The report details the workings of the Serbian asylum system, set out by the Law on Asylum of 2007 and relevant legislation. While legislation is deemed to be generally in line with international standards, its poor implementation accounts for deficiencies in the procedure and treatment of asylum seekers.
Throughout the summer, there was a significant rise in the number of persons “expressing the intention to seek asylum” in Serbia. This status requires prospective applicants to report to one of the five Asylum Centres in the country within 72 hours, with a view to undergoing registration and submitting their asylum application. Out of 577,995 intentions to seek asylum expressed in 2015, only 583 resulted in submitted applications.
However, in September 2015, Serbia introduced a special legal status for persons transiting through the country with the intention of travelling on to other countries. These people were issued with “certificates for migrants coming from countries where their lives are in danger”. This measure has visibly led to a decrease in the number of persons expressing the intention to seek asylum in Serbia, as only 475 such intentions were expressed in the course of January 2016.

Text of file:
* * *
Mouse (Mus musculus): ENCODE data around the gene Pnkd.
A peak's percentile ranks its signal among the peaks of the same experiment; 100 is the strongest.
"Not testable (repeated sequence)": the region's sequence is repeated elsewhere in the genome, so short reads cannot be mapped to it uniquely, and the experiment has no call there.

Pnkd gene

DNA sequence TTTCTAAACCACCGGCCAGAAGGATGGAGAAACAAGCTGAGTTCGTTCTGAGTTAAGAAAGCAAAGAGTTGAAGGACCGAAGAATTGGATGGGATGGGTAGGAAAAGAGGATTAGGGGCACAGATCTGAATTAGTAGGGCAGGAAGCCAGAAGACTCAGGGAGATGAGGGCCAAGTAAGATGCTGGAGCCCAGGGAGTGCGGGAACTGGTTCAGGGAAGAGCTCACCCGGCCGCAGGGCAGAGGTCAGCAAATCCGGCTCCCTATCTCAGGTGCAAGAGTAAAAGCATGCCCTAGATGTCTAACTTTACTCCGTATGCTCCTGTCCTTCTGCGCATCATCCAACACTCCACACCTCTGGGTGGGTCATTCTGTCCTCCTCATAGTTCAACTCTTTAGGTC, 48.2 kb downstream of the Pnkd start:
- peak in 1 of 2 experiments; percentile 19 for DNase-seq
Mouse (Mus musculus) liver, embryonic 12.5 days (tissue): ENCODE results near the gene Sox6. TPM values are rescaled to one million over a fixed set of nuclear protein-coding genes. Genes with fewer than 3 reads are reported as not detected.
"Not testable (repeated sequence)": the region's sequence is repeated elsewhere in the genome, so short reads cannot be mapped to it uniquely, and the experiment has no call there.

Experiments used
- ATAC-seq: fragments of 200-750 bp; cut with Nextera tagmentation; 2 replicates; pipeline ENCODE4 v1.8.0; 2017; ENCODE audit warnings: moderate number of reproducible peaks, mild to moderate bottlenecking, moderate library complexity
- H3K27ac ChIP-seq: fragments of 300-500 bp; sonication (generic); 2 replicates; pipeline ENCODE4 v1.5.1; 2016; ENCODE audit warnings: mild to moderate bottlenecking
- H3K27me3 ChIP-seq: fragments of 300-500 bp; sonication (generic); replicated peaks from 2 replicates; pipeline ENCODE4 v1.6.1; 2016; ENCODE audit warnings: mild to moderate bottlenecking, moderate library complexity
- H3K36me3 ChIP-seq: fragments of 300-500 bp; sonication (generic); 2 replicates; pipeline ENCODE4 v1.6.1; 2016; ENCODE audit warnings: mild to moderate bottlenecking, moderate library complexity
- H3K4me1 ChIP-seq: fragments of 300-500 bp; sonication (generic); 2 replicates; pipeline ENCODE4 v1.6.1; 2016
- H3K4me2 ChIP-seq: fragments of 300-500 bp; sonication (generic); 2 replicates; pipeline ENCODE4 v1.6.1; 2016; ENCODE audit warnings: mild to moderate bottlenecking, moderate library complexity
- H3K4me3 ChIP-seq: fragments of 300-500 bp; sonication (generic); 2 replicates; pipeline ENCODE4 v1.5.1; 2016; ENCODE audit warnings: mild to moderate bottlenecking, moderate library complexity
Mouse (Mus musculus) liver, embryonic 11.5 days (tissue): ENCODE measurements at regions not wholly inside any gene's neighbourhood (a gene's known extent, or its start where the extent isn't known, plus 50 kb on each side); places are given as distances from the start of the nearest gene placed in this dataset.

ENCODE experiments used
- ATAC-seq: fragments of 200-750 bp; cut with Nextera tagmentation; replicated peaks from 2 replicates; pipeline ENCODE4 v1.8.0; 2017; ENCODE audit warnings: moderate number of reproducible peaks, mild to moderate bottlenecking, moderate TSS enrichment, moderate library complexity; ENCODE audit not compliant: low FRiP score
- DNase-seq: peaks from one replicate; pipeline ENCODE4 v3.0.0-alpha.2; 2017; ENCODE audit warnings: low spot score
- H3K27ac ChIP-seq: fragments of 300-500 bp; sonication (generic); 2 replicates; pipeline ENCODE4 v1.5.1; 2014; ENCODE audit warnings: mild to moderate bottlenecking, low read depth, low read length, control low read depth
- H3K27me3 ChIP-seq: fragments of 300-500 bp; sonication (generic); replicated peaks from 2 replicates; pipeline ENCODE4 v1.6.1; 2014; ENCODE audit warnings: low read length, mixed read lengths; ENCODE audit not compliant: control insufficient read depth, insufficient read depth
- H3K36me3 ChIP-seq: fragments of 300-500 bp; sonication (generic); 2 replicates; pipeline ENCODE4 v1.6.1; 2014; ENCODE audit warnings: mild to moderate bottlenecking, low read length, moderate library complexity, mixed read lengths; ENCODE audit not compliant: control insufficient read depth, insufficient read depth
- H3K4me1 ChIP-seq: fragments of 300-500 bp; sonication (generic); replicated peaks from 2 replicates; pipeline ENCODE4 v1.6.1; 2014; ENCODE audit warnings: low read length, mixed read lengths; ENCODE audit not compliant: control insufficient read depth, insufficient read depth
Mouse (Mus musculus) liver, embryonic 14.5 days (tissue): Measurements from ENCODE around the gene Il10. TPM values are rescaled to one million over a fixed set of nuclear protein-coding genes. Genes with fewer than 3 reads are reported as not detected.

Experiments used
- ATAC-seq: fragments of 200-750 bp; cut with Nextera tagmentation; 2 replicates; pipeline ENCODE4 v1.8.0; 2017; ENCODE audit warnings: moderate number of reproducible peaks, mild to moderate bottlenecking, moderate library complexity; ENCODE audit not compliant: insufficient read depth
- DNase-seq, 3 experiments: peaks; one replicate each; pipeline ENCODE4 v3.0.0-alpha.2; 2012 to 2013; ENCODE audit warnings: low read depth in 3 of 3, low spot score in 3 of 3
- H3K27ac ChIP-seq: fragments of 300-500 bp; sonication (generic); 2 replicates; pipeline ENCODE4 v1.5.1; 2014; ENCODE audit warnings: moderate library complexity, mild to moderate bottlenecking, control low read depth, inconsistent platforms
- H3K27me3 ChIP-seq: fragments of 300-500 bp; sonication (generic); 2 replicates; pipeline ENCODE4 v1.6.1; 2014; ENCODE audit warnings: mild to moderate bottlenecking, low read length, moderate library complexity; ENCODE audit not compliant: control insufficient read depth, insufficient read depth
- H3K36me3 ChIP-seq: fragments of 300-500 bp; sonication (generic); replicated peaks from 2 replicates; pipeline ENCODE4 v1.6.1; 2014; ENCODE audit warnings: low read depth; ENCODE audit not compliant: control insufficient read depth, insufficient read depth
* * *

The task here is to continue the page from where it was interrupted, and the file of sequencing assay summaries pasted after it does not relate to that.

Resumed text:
Serbia has offered limited protection to those fleeing persecution or serious harm so far. Since the establishment of the Asylum Office in 2008, only 48 persons have been granted international protection; 30 of those were recognised in 2015. International protection has been granted mainly to Syrian, Libyan and Ukrainian nationals. The report also mentions barriers to access to the protection, including denial of access to the procedure for asylum seekers returned from Hungary.